Perhaps it's coincidence, but I've noticed that I've often been the guy that starts runs on certain position groups with this approach. I don't think it's that people are particularly impressed with my picks or how I'm building my team, but rather that I'm picking players at certain positions right before everyone else switches their gears, which suggests to me that I'm picking players in their ideal spots.

Again, a few years ago this forum generally agreed that KUBIAK was better at who was going to under perform rather than who was going to break out. A few years ago I shot an 8th round pick on Darren Sproles because of his KUBIAK projection - and I think I got Leon Washington, too. I can't tell you how many times I've drafted Jerious Norwood, either - or Tashard Choice. I rarely, if ever, started those guys. KUBIAK's projections had reasoning behind them, but I should have considered other factors when making those picks. So when you see some crazy projection, ask yourself "Does this make sense? Will this player have the opportunity? Can I afford this risk at this position?"

Re: Snake Draft Strategy Using Kubiak?
by kekeisen :: Wed, 08/29/2012 - 12:34am

I'll piggyback on other posters here, and try to distill their advice down to a few bullets with some additional input:

- You're trying to pick a player as "late" as possible. To do this, you need to compare ADP to KUBIAK's rankings. The idea here is that you want to pick the player with the highest KUBIAK ranking that WON'T be available the next time you pick. For example, if you're looking for players to draft with the 2.04 (#14) slot, you should be selecting someone with the highest KUBIAK rating and an ADP <27 (give or take a few).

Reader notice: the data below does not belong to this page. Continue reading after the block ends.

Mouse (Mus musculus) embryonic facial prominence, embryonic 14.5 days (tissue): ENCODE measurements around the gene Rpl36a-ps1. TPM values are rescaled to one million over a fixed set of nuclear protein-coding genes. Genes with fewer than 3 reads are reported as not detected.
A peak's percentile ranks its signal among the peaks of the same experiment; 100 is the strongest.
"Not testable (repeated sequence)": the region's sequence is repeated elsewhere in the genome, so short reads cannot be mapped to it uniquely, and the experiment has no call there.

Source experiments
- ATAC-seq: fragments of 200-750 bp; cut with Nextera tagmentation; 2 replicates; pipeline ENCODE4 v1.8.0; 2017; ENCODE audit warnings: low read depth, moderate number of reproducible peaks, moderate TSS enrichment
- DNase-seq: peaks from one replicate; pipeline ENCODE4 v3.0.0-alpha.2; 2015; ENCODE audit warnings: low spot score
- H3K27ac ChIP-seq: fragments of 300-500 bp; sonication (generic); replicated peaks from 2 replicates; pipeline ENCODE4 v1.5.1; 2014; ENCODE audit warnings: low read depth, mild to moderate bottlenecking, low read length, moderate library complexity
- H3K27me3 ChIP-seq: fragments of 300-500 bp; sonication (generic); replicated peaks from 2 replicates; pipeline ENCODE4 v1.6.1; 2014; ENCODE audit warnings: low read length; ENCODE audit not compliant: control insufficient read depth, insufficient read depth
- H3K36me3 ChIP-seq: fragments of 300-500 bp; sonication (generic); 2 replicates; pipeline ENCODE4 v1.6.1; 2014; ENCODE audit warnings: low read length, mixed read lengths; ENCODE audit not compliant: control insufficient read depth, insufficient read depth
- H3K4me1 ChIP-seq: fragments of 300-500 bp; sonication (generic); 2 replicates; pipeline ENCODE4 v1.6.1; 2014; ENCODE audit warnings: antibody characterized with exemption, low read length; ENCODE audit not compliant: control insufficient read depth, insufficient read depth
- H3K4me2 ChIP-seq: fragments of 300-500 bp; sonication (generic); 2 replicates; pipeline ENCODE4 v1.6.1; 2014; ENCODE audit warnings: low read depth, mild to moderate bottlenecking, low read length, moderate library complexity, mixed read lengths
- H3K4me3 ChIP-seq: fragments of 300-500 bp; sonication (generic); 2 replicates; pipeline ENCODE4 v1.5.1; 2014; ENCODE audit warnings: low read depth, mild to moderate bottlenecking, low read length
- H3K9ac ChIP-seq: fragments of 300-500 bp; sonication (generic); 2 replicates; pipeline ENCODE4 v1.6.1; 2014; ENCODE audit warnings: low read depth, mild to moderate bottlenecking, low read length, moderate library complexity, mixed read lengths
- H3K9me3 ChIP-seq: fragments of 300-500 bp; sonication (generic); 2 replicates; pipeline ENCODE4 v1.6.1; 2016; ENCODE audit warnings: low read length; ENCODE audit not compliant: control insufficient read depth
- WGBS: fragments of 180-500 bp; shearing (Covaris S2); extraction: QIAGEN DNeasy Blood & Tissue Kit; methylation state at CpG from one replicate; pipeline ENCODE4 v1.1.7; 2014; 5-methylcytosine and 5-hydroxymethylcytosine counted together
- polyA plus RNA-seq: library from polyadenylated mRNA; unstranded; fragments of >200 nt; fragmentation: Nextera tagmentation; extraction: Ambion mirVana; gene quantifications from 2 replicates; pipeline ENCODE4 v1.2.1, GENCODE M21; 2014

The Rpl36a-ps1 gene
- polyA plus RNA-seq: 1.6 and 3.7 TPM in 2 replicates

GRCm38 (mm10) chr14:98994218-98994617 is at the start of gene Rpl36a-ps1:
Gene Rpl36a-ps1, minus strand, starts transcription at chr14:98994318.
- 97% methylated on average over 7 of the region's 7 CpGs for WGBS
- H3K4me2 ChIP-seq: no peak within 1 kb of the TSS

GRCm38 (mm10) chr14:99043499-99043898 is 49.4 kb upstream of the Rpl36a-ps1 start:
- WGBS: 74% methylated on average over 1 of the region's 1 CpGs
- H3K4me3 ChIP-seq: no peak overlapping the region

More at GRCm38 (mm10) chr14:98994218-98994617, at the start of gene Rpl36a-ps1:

- It's also a good idea to look at the dropoff by position between players available with a given pick versus who will be available (again, per ADP) the next few times that you pick. At 1.07, you might be choosing between Calvin Johnson (89 FPOB), Darren McFadden (64 FPOB), Rob Gronkowski (60 FPOB) and Drew Brees (84 FPOB). At 2.04, you will likely have a choice of Larry Fitzgerald (59 FPOB), Ryan Matthews (58 FPOB), Jimmy Graham (56 FPOB), and Cam Newton (75 FPOB). The dropoff at WR is 30, at RB is 6, at TE is 4, and at QB is 14. Just looking at these numbers, you would want to grab megatron. If you're excel-savy, you can set up a nice spreadsheet with a simple lookup function that will tell you what the dropoffs are for the next few rounds vs any given draft position, which might provide additional context.

Re: Snake Draft Strategy Using Kubiak?
by Sifter :: Sun, 09/02/2012 - 3:25am

I like this advice, will be incorporating some of it into my draft strategies this year.

My question is related to risk. Anyone here tried a low risk drafting strategy? ie. specifically avoiding anyone with the red level of risk in KUBIAK? I'm wondering whether the early round picks are so important that instead of gambling that Vick or McFadden will stay healthy for instance, why aren't the early picks the less risky guys? Gambling can be done later with the less important picks. Might miss you some great players, but then again it might ensure you're always in the running for the playoffs. Thoughts?

Also, random question thrown in...when do the KUBIAK updates usually stop - is it as soon as the season kicks off?

Re: Snake Draft Strategy Using Kubiak?
by Zac :: Sun, 09/02/2012 - 6:03pm

I've used KUBIAK for years and I still don't know how to deal with Risk. I will say that Going Green isn't going to ensure that you're in the running for the playoffs. Football has plenty of entirely unpredictable risks. Adrian Peterson and Steven Jackson were the 4th and 5th RBs (using my scoring system) as of the 8/25/11 KUBIAK. Both were Green. They finished the 15th and 12th RB respectively. Reggie Wayne was projected as the 4th best WR, and he was Green; he finished 23rd. I won a league last year, and I finished 2-10-1 in another (using KUBIAK both times).

Last year they did an update in October for people to look at from a free agent perspective. But for the most part updates are done when the season starts.

Re: Snake Draft Strategy Using Kubiak?
by nibiyabi :: Mon, 09/03/2012 - 11:22am

Also, keep in mind that Risk, by default, already changes the Dynamic Fantasy Points value, thereby incorporating risk into each player's projection. Blue is +5%, Green is no change, Yellow is -5%, and Red is -10%.